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Diabetes

13 November 2018

Storing insulin in home fridges may lower effectiveness

How you store your insulin could affect its effectiveness.

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Many people with diabetes store their insulin at the wrong temperature in their fridge and that could reduce its effectiveness, a new study says.

Insulin should be stored in a refrigerator at between two to eight degrees Celsius, and at two to 30 degrees Celsius when carried by the patient in a pen or vial, the researchers said.

Even though diabetics often store insulin in fridges at home for several months before they use it, little is known about how this affects insulin quality, the researchers explained.

This study included 388 diabetes patients in the United States and Europe who placed temperature sensors next to their insulin in the fridge and/or their diabetes bag. The sensors measured temperatures every three minutes (up to 480 times a day), and data was collected for an average of 49 days.

Research findings

An analysis of 400 temperature logs (230 for refrigerated and 170 for carried insulin) showed that 315 (79%) had deviations from the recommended temperature ranges.

On average, insulin stored in the fridge was out of the recommended temperature range 11% of the time (equal to two hours and 34 minutes a day), while insulin carried by patients was only outside recommendations for around eight minutes a day.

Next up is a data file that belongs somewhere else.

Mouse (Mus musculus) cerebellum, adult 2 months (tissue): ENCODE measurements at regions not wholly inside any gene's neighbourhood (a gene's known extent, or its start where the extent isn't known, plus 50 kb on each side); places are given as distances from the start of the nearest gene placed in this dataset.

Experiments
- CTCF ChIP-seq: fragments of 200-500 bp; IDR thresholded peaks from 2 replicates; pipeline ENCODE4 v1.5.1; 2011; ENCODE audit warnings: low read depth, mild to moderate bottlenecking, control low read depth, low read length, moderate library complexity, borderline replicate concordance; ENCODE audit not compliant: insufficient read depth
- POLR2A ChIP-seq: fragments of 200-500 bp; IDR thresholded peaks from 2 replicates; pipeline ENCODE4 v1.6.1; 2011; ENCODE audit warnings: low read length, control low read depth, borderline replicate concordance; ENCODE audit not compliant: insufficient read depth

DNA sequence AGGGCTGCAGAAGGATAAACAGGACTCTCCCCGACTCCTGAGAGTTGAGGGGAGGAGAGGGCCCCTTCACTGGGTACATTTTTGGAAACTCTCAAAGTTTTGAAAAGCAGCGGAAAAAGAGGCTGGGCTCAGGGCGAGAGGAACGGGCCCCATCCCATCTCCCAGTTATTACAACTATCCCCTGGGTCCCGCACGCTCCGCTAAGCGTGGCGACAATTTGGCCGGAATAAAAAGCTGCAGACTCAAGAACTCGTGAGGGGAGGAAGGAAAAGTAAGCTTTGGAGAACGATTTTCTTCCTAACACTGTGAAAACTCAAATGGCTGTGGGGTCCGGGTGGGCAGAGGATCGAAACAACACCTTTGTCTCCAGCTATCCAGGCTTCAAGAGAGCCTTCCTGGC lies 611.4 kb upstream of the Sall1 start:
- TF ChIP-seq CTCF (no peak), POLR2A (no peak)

Freezing was an even bigger problem, with 66 sensors (17%) recording temperatures below zero degrees Celsius, equivalent to three hours a month on average, according to the study.

The findings were presented at the annual meeting of the European Association for the Study of Diabetes, which concluded on 5 October 2018 in Berlin. Such research is considered preliminary until published in a peer-reviewed journal.

"Many people with diabetes are unwittingly storing their insulin wrong because of fluctuating temperatures in domestic refrigerators," said study author Katarina Braune, who is with Charité – Universitätsmedizin Berlin in Germany.

"When storing your insulin in the fridge at home, always use a thermometer to check the temperature," she advised in a meeting news release. "Long-term storage conditions of insulin are known to have an impact on its blood-glucose lowering effect."

"More research is needed to examine the extent to which temperature deviations during domestic storage affect insulin efficacy and patient outcomes," she concluded.

Image credit: iStock 

 

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Diabetes expert

Dr. May currently works as a fulltime endocrinologist and has been in private practice since 2004. He has a variety of interests, predominantly obesity and diabetes, but also sees patients with osteoporosis, thyroid disorders, men's health disorders, pituitary and adrenal disorders, polycystic ovaries, and disorders of growth. He is a leading member of several obesity and diabetes societies and runs a trial centre for new drugs.

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